Fears that the Bank of England could raise interest rates in response to the pound falling in order to bring inflation under control
There have been fears that the Bank of England could raise interest rates in response to the pound falling in order to bring inflation under control.
The Bank has said that it will take “all steps necessary” to ensure financial stability as a result of the decision.
Bank of England governor, Mark Carney, said: “The Bank will not hesitate to take additional measures as required as those markets adjust and the UK economy moves forward.”
Many leading economists have forecast that the Bank could potentially cut interest rates in order to support the UK economy.
Calum Bennie, savings expert at Scottish Friendly, said: “Today sterling has plummeted and if it later needs to be propped up by increases in interest rates, this could result in higher mortgage costs.
“On the other hand, if the economy falters, the Bank of England could leave interest rates at their current all-time low or reduce them further to try and stimulate the economy. Holidaymakers will certainly be hit over the next few weeks with the higher cost of buying currency.”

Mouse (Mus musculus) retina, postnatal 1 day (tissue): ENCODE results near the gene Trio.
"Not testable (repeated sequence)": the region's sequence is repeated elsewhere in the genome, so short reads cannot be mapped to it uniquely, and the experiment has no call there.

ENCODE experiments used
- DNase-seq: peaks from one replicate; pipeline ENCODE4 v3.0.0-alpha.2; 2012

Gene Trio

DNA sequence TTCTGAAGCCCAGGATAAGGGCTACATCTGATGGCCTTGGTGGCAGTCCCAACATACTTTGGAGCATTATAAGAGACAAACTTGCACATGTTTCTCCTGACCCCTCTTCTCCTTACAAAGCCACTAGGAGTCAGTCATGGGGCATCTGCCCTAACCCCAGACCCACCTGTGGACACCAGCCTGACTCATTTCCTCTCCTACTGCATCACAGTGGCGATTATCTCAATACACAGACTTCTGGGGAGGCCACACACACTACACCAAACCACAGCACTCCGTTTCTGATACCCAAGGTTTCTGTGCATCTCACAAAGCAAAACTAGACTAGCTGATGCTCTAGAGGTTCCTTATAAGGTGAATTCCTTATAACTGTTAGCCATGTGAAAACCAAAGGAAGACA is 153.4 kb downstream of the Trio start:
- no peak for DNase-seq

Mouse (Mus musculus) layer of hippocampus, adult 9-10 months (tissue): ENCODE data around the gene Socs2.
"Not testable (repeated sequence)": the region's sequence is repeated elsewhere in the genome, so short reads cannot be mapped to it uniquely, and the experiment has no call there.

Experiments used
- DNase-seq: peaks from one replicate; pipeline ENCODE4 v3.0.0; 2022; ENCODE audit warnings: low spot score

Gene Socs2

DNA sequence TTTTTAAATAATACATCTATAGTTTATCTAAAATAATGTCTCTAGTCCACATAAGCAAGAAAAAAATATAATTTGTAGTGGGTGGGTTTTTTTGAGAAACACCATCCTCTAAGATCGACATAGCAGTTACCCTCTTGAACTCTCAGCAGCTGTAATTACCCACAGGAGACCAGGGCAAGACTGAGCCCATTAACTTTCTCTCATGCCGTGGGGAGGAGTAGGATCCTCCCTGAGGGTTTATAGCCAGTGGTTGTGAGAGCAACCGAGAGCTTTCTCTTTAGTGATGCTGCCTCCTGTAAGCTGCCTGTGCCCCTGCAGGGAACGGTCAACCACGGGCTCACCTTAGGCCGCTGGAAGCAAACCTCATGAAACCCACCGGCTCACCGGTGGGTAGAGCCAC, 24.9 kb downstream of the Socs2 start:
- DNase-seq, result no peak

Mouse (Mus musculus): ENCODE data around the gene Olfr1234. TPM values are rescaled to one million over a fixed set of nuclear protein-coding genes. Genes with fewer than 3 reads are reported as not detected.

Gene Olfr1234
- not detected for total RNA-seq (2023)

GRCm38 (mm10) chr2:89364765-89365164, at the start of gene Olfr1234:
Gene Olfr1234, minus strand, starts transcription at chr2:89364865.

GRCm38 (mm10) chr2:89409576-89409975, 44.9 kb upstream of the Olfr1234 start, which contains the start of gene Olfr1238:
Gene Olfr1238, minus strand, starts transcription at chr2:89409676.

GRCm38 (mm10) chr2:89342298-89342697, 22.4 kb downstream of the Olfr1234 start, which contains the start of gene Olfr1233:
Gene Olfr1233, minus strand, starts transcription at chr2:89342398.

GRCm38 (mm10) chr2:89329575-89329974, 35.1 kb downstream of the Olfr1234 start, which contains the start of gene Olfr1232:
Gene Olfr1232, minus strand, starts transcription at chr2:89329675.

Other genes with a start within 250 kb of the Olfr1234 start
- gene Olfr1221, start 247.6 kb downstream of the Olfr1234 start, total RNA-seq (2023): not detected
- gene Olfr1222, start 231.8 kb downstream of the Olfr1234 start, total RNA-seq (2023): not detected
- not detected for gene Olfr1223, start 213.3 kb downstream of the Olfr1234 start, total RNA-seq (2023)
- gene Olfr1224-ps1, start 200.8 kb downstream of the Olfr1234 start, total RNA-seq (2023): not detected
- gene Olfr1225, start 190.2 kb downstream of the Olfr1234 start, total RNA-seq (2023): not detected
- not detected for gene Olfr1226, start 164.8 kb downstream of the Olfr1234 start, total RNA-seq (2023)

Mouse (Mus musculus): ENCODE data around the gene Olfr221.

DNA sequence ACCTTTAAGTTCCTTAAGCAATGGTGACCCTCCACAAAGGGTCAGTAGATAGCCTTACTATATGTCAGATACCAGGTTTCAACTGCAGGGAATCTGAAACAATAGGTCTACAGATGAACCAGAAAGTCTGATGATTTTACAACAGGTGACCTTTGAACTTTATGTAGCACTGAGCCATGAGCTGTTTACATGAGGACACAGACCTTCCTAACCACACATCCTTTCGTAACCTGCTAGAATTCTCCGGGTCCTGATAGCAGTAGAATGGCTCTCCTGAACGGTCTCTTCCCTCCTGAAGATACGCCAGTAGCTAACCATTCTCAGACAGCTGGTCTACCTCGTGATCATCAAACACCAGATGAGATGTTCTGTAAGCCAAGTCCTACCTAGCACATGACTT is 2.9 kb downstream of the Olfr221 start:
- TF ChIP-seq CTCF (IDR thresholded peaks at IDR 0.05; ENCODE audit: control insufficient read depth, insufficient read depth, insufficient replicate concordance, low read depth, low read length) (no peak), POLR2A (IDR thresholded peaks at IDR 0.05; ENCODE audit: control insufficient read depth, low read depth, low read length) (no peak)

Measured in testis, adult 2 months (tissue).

Richard Adams, managing director of mortgage and protection network Stonebridge Group, said: “The uncertainty this vote to leave the EU delivers will undoubtedly affect the mortgage market. There are likely to be significant ramifications in terms of demand for purchasing property, and therefore securing a mortgage, at a time when demand has already dropped off.
“This will be further exacerbated depending on how the financial markets react, how lenders in turn react and in particular what might happen to rates in the future.”